- Music Reviews, by Simon Mawhin ney, in Bahá'í Studies Review, 9 (1999). Reviews of recordings by Baha'i artists Geoff and Michaela Smith; Chris Ruhe; Kamran, Khodjasteh, and Averill; Ben Koen and the Unity Ensemble; and Merz. [about]
- Music, Devotions, and Mashriqu'l-Adhkar, by R. Jackson Armstrong-Ingram, in Studies in Babi and Bahá'í History, volume 4 (1987). An in-depth examination of the development of music and hymns within American Baha'i devotional life, some history of the Chicago community, and the architecture and construction of the Wilmette temple. Includes sheet music and design plans. [about]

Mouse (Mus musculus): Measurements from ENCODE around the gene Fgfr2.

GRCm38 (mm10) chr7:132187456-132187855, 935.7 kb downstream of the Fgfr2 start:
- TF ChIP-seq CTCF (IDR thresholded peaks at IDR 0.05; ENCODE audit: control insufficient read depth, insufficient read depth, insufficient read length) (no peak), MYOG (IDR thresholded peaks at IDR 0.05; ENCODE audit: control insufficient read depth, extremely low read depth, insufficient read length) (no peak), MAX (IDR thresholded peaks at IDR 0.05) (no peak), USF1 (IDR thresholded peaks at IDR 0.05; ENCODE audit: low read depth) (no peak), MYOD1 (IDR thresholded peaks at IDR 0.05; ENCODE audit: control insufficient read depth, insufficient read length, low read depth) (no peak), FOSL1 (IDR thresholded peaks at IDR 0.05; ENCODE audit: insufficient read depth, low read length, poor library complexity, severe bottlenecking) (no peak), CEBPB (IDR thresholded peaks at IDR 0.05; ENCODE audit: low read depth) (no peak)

- Music, Devotions, and Mashriqu'l-Adhkár, by R. Jackson Armstrong-Ingram: Review, by Robert H. Stockman, in Journal of Bahá'í Studies, 1:2 (1988). [about]
- Of Paramount Importance: Addressing the Paucity of Music in Bahá'í Devotional Practice, by Michael Knopf, in Australian Bahá'í Studies, vol. 2 (2000). Short overview of the use of music in Baha'i feasts, holy day celebrations, and temples. [about]
- Perfection and Refinement: Towards an Aesthetics of the Bab, by Moojan Momen, in Lights of Irfan, 12 (2011). The writings of the Bab have implications for the "plastic" arts; significance for native traditions; relevance to the performing arts; and the concept of refinement which comes across in both the person and the writings of the Báb. [about]
- Remember Bill Sears: musical meditations, by William Sears. Four musical pieces accompanying selections from the speeches of Sears. [about]
- Temple Song, by Louise R. Waite, in Bahá'í News, 1:4 (1910). Sheet music and audio for an early American Baha'i song. [about]
- Wildfire: Reflections on Music, Drama, and Dance, by Istvan Dely (2006). [about]